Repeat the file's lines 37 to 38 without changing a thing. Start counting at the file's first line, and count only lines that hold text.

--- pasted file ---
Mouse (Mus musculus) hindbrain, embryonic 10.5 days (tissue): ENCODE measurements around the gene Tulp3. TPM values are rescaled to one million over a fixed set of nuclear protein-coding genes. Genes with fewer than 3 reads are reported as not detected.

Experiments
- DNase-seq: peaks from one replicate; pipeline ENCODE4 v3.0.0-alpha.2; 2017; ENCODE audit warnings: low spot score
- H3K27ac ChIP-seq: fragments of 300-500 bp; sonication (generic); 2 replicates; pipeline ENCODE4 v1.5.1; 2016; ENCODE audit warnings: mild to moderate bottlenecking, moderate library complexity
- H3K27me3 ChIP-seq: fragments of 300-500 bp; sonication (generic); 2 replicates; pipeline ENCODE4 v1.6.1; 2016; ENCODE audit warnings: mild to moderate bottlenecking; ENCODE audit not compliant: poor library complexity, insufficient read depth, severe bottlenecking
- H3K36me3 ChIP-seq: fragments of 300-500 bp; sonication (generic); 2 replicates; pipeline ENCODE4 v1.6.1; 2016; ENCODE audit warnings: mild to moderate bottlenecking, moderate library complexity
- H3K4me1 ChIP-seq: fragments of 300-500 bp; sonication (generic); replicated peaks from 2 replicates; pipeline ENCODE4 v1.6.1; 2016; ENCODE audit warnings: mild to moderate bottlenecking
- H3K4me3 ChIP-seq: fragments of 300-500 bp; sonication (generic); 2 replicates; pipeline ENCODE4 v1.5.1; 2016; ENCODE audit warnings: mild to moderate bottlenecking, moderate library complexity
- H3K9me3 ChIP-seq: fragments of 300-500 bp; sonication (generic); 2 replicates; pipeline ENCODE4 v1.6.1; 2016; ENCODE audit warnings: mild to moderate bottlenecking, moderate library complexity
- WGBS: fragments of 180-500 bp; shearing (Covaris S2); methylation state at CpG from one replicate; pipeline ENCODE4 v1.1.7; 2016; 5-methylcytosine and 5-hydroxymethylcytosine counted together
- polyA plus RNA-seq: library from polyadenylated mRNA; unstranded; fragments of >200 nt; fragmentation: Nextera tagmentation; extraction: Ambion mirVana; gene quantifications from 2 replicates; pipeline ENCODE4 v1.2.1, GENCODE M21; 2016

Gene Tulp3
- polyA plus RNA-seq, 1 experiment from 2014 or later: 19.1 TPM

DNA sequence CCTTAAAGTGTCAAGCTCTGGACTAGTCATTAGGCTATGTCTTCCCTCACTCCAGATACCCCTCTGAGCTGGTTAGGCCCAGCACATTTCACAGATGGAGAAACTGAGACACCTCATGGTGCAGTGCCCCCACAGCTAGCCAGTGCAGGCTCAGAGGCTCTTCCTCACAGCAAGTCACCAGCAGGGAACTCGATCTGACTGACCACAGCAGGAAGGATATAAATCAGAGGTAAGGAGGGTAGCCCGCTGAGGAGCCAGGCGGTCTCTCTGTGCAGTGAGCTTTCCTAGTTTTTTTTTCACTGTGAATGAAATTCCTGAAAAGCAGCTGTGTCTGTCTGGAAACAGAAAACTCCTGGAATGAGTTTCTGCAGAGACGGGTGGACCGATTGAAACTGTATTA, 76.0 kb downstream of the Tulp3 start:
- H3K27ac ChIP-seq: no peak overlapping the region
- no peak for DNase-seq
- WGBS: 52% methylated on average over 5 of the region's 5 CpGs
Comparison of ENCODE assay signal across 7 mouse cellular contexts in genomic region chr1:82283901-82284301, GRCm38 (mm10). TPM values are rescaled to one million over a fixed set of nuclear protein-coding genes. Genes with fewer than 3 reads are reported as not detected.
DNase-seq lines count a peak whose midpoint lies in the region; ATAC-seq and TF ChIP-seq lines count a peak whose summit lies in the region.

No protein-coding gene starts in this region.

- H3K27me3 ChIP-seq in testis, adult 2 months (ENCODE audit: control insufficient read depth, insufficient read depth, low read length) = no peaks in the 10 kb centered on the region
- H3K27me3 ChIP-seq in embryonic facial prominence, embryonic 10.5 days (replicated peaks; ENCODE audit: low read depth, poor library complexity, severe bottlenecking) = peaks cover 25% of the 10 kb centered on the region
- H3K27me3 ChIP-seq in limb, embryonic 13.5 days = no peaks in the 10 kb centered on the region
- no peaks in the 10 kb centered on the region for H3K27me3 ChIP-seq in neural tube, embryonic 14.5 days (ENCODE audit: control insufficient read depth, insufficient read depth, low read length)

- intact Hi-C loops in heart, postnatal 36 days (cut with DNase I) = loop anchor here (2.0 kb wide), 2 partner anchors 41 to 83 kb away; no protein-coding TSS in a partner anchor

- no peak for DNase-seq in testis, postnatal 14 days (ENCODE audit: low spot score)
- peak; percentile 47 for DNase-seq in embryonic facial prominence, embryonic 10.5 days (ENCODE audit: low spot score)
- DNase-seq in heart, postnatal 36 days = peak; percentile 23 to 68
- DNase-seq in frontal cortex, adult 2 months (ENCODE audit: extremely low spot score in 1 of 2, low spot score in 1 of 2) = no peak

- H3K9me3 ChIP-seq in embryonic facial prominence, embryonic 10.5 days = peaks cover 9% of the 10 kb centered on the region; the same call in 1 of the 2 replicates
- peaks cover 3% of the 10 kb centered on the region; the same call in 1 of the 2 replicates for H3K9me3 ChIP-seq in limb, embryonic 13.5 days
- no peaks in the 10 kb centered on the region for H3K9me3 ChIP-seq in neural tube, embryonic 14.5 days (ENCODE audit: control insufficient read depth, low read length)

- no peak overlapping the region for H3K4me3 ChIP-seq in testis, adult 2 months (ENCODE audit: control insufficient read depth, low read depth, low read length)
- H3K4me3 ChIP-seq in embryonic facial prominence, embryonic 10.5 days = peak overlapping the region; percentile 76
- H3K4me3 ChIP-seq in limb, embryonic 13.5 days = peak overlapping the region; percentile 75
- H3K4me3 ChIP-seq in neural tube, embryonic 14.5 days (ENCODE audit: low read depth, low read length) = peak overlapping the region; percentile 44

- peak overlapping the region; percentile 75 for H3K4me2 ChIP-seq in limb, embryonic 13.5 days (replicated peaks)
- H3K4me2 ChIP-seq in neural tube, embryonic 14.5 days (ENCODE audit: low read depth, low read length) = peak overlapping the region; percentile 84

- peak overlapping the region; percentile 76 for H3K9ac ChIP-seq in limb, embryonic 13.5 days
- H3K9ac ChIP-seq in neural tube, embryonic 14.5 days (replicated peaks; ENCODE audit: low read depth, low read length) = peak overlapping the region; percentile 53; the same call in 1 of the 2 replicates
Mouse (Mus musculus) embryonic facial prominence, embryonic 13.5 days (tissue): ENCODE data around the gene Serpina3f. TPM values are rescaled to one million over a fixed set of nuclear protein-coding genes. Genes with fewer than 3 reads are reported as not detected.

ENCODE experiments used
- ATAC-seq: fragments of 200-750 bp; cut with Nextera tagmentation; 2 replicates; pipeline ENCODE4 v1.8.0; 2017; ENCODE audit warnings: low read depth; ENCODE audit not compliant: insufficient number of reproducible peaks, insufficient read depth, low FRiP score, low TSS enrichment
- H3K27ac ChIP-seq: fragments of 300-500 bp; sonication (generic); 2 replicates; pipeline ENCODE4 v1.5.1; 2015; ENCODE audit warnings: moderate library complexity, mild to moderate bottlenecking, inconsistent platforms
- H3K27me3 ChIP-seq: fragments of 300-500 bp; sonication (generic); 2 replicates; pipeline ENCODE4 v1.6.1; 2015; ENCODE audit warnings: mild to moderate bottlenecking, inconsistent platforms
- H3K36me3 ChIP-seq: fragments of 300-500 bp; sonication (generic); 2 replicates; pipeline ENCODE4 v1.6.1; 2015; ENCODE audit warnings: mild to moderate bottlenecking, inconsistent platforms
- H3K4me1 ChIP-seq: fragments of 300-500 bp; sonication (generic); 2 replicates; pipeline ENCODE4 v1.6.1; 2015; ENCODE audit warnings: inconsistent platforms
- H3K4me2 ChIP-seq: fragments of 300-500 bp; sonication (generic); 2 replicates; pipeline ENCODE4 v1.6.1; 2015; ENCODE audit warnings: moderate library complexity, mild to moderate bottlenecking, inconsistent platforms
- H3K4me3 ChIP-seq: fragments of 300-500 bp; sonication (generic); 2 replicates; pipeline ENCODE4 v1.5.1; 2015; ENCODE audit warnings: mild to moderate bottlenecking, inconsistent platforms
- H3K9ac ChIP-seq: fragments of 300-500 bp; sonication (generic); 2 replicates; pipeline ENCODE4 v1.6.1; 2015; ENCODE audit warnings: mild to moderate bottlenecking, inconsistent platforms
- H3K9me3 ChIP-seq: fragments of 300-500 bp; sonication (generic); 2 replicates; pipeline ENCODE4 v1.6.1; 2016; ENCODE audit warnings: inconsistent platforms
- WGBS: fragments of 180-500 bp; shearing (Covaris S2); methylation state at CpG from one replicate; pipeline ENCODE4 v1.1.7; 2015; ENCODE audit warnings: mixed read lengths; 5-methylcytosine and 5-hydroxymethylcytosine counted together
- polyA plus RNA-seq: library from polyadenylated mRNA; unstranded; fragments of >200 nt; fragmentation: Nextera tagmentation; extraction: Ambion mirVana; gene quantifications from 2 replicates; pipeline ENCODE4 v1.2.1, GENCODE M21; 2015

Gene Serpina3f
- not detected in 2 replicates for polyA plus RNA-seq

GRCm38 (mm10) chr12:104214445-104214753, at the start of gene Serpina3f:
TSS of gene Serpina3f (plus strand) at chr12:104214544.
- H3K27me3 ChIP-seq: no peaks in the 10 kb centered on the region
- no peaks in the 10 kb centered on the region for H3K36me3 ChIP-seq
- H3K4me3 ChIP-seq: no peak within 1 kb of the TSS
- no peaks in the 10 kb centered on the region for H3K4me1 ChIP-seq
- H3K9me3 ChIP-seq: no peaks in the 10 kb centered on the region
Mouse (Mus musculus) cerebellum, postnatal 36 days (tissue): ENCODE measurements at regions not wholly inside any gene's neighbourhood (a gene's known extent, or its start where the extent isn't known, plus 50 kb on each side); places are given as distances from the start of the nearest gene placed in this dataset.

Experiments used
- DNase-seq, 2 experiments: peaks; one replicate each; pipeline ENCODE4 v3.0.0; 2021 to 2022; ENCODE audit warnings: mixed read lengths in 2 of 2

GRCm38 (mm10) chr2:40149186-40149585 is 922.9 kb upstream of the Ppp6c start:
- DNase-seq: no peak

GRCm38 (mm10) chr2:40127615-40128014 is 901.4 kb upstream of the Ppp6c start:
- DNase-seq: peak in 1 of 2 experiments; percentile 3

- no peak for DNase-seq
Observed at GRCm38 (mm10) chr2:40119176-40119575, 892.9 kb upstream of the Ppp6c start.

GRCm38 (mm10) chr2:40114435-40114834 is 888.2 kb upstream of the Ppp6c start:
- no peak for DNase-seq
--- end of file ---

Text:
- peak overlapping the region; percentile 75 for H3K4me2 ChIP-seq in limb, embryonic 13.5 days (replicated peaks)
- H3K4me2 ChIP-seq in neural tube, embryonic 14.5 days (ENCODE audit: low read depth, low read length) = peak overlapping the region; percentile 84